[I]t had a certain trueness, too, and a new sweetness all of its own. I listened to the boisterous girls, and found myself beginning to hum . . . In a moment I had knelt upon my seat and joined my voice with theirs; and afterwards they cheered and clapped me, and I found I had to put my head upon my arm, and bite my lip, to stop the tears from coming.
(422; ellipsis in orig.)

By taking the stage rst, these women establish a collective and welcoming performance environment in which Nan is willing to sing. Nan is transformed from audience member to performer and back to audience member when she does not know the next song that these women choose to sing. Performing in this space is emotional for Nan since, for the rst time, she has not only a knowing audienceas she had with Diana and her Sapphic circle of friendsbut also a respectful one that celebrates the homoerotic legacy that she left to women who experience same-sex desire and cross-gender identication. The striking differences between the community of toms in the Boy in the Boat and Dianas friends emphasizes that there is not one lesbian community but, rather, many communities that have differing power dynamics. These differences are clearly linked to class within Tipping the Velvet; whereas the workingclass lesbian community is associated with egalitarianism and mutuality, Dianas upper-class Sapphic circle is hierarchical and competitive. While providing an interesting class commentary,

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Waterss celebratory depiction of the Boy in the Boat implies that hierarchies do not exist in working-class communities and thus may foreclose on important critiques of power imbalances among people in working-class spaces. Performance and Gender Performativity Many critics argue that Nan gains agency at the end of Tipping the Velvet by shedding her desire to perform and developing a relationship with Florence that is more authentic than her previous relationships with Kitty and Diana. Cheryl A. Wilson, for instance, maintains that, with Flo, Nan does not have to hide her feelings, as she did with Kitty, or live in a state of constant performance, as she did with Diana, and she begins the painful separation of her sexual identity from her music hall performances and the memories of Kitty that have pursued her (302). By linking Nans relationships with Kitty and Diana to performance and pain, Wilson implies that Nans dynamic with Flo, in contrast, is therapeutic and signals a rejection of both the literal and gurative stage. This tendency to idealize Nans relationship with Flo is also apparent in Jeremiahs argument that Nan progresses from oyster-girl to dresser, to music-hall artiste to rent boy, to sex slave to housewife/parent and socialist orator. She journeys towards a mature relationship with Florence, and social awareness (135).16 Considering that Nan lies so that Flo will take her into her home and seems to perform the role of political activist not because she is committed to socialism but, rather, in order to win Flos affection, it is questionable not only whether this relationship can accurately be described as mature but also whether it aids Nans personal development.17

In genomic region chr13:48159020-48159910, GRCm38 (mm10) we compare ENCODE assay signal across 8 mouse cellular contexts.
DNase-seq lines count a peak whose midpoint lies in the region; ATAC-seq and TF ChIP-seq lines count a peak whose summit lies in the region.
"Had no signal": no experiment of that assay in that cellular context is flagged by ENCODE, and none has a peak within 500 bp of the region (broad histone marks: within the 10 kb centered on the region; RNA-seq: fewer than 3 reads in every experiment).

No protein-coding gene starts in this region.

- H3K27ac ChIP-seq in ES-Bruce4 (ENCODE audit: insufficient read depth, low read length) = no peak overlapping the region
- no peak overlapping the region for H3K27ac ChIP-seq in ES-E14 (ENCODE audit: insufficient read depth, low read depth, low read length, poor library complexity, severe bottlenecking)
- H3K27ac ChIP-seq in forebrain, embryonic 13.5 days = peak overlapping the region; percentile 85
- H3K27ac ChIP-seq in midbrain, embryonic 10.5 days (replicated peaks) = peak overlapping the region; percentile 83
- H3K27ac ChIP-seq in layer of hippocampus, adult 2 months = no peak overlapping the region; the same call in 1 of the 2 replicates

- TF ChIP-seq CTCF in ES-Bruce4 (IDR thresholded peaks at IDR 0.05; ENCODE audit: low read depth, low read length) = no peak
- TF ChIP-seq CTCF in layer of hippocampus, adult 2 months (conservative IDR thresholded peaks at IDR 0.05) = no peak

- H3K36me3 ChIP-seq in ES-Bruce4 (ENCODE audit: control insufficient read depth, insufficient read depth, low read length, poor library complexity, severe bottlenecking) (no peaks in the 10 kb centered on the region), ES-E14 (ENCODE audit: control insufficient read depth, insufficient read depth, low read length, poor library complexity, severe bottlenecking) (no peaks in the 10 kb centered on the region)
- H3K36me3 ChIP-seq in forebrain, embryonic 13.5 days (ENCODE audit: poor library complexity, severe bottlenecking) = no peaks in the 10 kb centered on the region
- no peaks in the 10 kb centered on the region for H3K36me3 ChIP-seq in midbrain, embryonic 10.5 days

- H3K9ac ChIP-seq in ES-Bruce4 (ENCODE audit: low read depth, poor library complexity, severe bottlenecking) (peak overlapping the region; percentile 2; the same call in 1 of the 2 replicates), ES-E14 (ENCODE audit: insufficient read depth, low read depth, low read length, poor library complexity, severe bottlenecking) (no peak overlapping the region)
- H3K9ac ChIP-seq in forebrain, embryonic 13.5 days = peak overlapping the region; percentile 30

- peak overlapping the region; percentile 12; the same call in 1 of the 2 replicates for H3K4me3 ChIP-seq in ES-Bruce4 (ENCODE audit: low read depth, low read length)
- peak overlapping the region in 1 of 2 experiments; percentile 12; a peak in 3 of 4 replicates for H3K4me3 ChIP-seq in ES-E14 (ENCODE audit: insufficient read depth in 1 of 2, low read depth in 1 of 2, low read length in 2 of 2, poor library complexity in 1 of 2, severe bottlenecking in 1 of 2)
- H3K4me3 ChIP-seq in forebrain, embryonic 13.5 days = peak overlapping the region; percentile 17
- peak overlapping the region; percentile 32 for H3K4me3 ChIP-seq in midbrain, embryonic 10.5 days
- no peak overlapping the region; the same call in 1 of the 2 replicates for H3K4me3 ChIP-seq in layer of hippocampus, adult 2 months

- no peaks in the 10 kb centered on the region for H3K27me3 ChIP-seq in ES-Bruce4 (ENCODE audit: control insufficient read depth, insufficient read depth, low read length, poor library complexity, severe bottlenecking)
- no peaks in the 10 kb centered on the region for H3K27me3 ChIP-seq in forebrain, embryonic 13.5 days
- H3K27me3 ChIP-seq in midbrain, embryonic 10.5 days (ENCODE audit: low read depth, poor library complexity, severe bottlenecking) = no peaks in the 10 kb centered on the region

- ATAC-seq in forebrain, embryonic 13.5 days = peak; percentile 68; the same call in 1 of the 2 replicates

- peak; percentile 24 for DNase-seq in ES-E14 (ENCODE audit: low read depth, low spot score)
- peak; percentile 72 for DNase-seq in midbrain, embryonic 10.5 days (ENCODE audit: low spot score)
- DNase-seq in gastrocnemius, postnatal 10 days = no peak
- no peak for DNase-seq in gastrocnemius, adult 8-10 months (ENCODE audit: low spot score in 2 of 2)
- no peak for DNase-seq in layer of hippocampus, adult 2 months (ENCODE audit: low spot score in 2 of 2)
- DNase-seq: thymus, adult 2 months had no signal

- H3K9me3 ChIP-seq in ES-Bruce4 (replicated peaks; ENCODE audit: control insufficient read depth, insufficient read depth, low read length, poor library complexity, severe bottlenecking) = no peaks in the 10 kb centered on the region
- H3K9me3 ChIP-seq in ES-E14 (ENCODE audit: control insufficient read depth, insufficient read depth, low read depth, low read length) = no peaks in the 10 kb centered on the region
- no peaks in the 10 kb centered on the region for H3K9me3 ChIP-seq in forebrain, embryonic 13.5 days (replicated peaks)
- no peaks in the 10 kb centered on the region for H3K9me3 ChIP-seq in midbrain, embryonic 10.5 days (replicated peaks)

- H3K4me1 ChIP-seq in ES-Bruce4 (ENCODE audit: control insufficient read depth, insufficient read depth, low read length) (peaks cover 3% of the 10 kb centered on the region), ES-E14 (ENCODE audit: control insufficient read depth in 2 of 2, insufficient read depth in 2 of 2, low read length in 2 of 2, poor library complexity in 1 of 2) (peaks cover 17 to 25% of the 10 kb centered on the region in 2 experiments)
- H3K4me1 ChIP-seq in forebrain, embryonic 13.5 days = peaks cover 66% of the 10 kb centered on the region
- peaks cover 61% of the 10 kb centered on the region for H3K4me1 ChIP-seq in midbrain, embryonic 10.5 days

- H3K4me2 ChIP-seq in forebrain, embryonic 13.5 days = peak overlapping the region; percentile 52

16. Likewise, Mark Llewellyn argues that the end of Tipping the Velvet shows Nan and Florence actively engaging in a social revolution; embracing the possibilities of literature, thought and sexual desire in one and the same moment (19899). 17. Stefania Ciocia complicates the notion that Nan achieves social awareness at the end of this novel in her argument that Nan undergoes a theatrical apprenticeship, rather than a sentimental education [in Tipping the Velvet]: her decision to settle down with Florence does not imply a heartfelt subscription to her lovers values and code of conduct, but is motivated, in part at least, by the desire to step off the traditional stage (Queer par. 16).